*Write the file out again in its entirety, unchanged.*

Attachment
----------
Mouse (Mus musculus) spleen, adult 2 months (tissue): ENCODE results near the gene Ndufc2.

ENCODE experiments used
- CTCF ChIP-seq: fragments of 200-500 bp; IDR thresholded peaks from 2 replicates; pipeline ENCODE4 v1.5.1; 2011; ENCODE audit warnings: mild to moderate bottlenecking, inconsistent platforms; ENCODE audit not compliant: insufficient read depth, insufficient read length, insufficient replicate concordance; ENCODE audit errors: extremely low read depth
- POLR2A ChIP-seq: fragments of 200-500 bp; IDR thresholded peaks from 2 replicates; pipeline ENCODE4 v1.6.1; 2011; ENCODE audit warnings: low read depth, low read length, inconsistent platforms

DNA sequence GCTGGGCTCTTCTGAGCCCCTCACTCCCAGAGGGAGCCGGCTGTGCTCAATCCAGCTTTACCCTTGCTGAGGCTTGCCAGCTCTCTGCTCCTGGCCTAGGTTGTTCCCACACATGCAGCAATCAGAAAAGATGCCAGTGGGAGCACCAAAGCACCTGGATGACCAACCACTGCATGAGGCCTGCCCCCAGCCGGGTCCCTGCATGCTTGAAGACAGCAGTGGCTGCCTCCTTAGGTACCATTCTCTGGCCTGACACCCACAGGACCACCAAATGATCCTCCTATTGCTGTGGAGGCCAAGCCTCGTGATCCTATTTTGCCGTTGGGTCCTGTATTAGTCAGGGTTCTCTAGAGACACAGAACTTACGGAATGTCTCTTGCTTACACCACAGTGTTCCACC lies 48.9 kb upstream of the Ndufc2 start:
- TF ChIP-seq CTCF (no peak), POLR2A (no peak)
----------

Mouse (Mus musculus) spleen, adult 2 months (tissue): ENCODE results near the gene Ndufc2.

ENCODE experiments used
- CTCF ChIP-seq: fragments of 200-500 bp; IDR thresholded peaks from 2 replicates; pipeline ENCODE4 v1.5.1; 2011; ENCODE audit warnings: mild to moderate bottlenecking, inconsistent platforms; ENCODE audit not compliant: insufficient read depth, insufficient read length, insufficient replicate concordance; ENCODE audit errors: extremely low read depth
- POLR2A ChIP-seq: fragments of 200-500 bp; IDR thresholded peaks from 2 replicates; pipeline ENCODE4 v1.6.1; 2011; ENCODE audit warnings: low read depth, low read length, inconsistent platforms

DNA sequence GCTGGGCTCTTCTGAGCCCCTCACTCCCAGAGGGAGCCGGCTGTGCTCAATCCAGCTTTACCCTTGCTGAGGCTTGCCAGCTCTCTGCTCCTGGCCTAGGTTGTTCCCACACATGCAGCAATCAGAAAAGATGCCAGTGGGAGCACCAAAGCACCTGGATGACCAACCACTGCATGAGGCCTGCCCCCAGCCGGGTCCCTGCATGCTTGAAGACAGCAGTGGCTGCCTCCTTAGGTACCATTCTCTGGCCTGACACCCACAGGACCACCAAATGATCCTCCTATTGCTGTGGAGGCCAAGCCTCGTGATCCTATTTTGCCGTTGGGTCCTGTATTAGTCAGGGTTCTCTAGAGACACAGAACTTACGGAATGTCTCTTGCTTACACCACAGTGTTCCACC lies 48.9 kb upstream of the Ndufc2 start:
- TF ChIP-seq CTCF (no peak), POLR2A (no peak)